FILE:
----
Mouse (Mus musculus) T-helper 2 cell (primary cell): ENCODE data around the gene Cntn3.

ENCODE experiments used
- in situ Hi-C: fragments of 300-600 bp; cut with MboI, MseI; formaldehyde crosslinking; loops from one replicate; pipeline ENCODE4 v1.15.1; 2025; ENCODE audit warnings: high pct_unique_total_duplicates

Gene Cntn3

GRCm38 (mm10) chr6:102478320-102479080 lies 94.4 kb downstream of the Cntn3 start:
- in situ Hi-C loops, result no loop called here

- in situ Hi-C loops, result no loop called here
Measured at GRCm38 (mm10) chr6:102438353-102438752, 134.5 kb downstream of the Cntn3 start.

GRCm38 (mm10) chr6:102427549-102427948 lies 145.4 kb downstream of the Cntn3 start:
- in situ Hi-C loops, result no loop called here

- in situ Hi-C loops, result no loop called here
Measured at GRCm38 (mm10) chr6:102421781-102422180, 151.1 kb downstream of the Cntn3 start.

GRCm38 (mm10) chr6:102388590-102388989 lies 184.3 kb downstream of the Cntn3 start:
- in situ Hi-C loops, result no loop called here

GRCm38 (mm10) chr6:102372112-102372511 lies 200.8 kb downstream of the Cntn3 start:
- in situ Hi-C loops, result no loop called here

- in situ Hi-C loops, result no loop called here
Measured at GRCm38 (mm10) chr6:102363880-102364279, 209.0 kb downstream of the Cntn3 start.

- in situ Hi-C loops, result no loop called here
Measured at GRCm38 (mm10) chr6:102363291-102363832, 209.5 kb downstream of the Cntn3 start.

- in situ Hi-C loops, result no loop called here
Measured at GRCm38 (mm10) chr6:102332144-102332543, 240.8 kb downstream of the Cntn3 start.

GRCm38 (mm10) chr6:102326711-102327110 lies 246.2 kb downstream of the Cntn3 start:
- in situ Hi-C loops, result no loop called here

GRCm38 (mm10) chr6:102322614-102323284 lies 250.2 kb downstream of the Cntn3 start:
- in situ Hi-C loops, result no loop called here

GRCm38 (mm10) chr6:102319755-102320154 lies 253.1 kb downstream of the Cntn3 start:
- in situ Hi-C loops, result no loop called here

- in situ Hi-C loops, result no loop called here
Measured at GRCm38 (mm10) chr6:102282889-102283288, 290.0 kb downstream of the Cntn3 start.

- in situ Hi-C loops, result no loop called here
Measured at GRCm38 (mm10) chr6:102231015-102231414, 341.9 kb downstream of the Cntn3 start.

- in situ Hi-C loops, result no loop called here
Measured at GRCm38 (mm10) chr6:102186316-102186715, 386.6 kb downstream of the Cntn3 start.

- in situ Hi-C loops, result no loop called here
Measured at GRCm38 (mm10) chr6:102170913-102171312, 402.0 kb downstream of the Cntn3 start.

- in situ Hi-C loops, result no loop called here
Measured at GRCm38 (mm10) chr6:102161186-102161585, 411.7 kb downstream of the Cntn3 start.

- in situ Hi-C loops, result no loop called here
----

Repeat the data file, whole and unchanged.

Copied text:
Mouse (Mus musculus) T-helper 2 cell (primary cell): ENCODE data around the gene Cntn3.

ENCODE experiments used
- in situ Hi-C: fragments of 300-600 bp; cut with MboI, MseI; formaldehyde crosslinking; loops from one replicate; pipeline ENCODE4 v1.15.1; 2025; ENCODE audit warnings: high pct_unique_total_duplicates

Gene Cntn3

GRCm38 (mm10) chr6:102478320-102479080 lies 94.4 kb downstream of the Cntn3 start:
- in situ Hi-C loops, result no loop called here

- in situ Hi-C loops, result no loop called here
Measured at GRCm38 (mm10) chr6:102438353-102438752, 134.5 kb downstream of the Cntn3 start.

GRCm38 (mm10) chr6:102427549-102427948 lies 145.4 kb downstream of the Cntn3 start:
- in situ Hi-C loops, result no loop called here

- in situ Hi-C loops, result no loop called here
Measured at GRCm38 (mm10) chr6:102421781-102422180, 151.1 kb downstream of the Cntn3 start.

GRCm38 (mm10) chr6:102388590-102388989 lies 184.3 kb downstream of the Cntn3 start:
- in situ Hi-C loops, result no loop called here

GRCm38 (mm10) chr6:102372112-102372511 lies 200.8 kb downstream of the Cntn3 start:
- in situ Hi-C loops, result no loop called here

- in situ Hi-C loops, result no loop called here
Measured at GRCm38 (mm10) chr6:102363880-102364279, 209.0 kb downstream of the Cntn3 start.

- in situ Hi-C loops, result no loop called here
Measured at GRCm38 (mm10) chr6:102363291-102363832, 209.5 kb downstream of the Cntn3 start.

- in situ Hi-C loops, result no loop called here
Measured at GRCm38 (mm10) chr6:102332144-102332543, 240.8 kb downstream of the Cntn3 start.

GRCm38 (mm10) chr6:102326711-102327110 lies 246.2 kb downstream of the Cntn3 start:
- in situ Hi-C loops, result no loop called here

GRCm38 (mm10) chr6:102322614-102323284 lies 250.2 kb downstream of the Cntn3 start:
- in situ Hi-C loops, result no loop called here

GRCm38 (mm10) chr6:102319755-102320154 lies 253.1 kb downstream of the Cntn3 start:
- in situ Hi-C loops, result no loop called here

- in situ Hi-C loops, result no loop called here
Measured at GRCm38 (mm10) chr6:102282889-102283288, 290.0 kb downstream of the Cntn3 start.

- in situ Hi-C loops, result no loop called here
Measured at GRCm38 (mm10) chr6:102231015-102231414, 341.9 kb downstream of the Cntn3 start.

- in situ Hi-C loops, result no loop called here
Measured at GRCm38 (mm10) chr6:102186316-102186715, 386.6 kb downstream of the Cntn3 start.

- in situ Hi-C loops, result no loop called here
Measured at GRCm38 (mm10) chr6:102170913-102171312, 402.0 kb downstream of the Cntn3 start.

- in situ Hi-C loops, result no loop called here
Measured at GRCm38 (mm10) chr6:102161186-102161585, 411.7 kb downstream of the Cntn3 start.

- in situ Hi-C loops, result no loop called here